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Guggenheim not giving up on Helsinki, despite rejection by City Board

Guggenheim Foundation’s Richard Armstrong still optimistic

Guggenheim not giving up on Helsinki, despite rejection by City Board
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Richard Armstrong, the stubborn 63-year-old Director of the Solomon R. Guggenheim Foundation, still hopes to set up a Guggenheim museum in Helsinki, in spite of Wednesday’s vote on the City Board not to push the proposal forward.
      “I am surprised and disappointed, and ready to continue the struggle”, Armstrong says.
The Helsinki City Board decided by a vote of 8 to 7 against putting up funding for an architectural contest for the construction of the museum.
      “If Mayor Jussi Pajunen wants to wait for the municipal elections in the autumn and try again, it’s all right with me, and I think that our Board is also willing to wait”, Armstrong said in an interview with Helsingin Sanomat in New York.
Pajunen could not say directly if he wants to propose the museum to the next City Council.
      “Now it is best to digest the City Board’s decision, and form a view of what to do next. There will be time later to consider other options. There has been no discussion on other options”, Pajunen said.
The Guggenheim Foundation continues to receive feelers from around the world on the construction of museums. This is because the Bilbao Guggenheim proved to be unexpectedly popular.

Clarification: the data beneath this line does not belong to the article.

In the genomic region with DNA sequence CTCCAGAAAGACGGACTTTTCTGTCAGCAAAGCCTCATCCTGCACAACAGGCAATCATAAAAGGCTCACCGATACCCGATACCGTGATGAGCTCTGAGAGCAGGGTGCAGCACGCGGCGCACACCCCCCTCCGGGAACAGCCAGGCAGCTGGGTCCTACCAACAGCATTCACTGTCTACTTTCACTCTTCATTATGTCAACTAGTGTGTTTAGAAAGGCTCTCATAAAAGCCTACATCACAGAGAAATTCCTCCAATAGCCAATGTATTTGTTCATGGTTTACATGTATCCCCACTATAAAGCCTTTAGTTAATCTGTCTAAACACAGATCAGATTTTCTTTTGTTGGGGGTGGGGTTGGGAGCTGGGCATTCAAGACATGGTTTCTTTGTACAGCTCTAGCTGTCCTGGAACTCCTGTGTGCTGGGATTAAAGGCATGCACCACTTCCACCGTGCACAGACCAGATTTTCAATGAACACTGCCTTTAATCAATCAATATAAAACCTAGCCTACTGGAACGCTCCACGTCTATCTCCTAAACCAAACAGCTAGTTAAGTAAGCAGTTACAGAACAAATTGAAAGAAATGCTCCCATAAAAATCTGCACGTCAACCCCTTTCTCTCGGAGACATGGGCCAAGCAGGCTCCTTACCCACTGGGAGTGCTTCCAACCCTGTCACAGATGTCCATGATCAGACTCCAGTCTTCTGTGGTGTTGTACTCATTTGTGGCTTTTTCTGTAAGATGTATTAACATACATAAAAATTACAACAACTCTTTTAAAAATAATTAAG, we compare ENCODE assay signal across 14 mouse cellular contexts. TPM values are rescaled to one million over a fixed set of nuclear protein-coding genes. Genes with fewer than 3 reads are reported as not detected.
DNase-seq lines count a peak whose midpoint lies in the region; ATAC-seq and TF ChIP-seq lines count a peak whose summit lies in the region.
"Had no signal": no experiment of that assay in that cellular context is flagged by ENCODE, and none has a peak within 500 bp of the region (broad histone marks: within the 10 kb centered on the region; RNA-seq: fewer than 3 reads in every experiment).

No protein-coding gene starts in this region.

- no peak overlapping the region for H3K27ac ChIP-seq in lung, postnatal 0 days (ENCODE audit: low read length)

“We are getting enquiries, but we don’t go out on a date on whim. I don’t want to go to Bergen, or Oslo, or Copenhagen. I want to go to Finland and the Helsinki region where we would have so much to learn!”
Armstrong unexpectedly praises Helsinki leaders and the city’s art connoisseurs.
      If Pajunen wants to propose the project to the new City Board after the municipal elections, would Armstrong himself be willing to compromise on some of his own requirements and make the agreement clearly less costly for Helsinki?
      “We have to define that in a discussion with the Mayor and our own board.”
Voting for rejecting the Guggenheim project were most of the Green members of the City Board, the Social Democrats, the Left Alliance, and the Finns Party. Supporting the project were members of the National Coalition Party, the Swedish People’s Party, and one Green member, Kimmo Helistö.
      The Greens felt that the project had been poorly prepared, and that it would have been too costly for Helsinki, with the city carrying all of the risks. “For this reason, most of the group finally went against it”, said Elina Moisio, chair of the Green group on the City Board.
The project was important for the National Coalition Party, and especially important for Mayor Pajunen, who had spent the past two years laying the groundwork.
      He says that although he is disappointed with the outcome, he is satisfied with the process, even though the project is on hold for now.
      “The study itself has positive value. As a result, we have held a very strong cultural debate, and this is good from the point of view of the city”, Pajunen said.
The National Coalition Party’s City Council group leader Tatu Rauhamäki also regretted that the Greens turned their backs on what he saw as a magnificent cultural project. “It is sad that City Council members who were elected by the people did not get a chance to vote. Guggenheim would have brought jobs and well-being.”

Previously in HS International Edition:
  Guggenheim decision delayed (15.3.2012)
  Undecided City Council members hold balance in Guggenheim decision (28.3.2012)
  Helsinki Greens take increasingly critical view of Guggenheim project (27.4.2012)
  Helsinki City Board to decide on Guggenheim next week (24.4.2012)

Helsingin Sanomat

  3.5.2012 - TODAY
 Guggenheim not giving up on Helsinki, despite rejection by City Board

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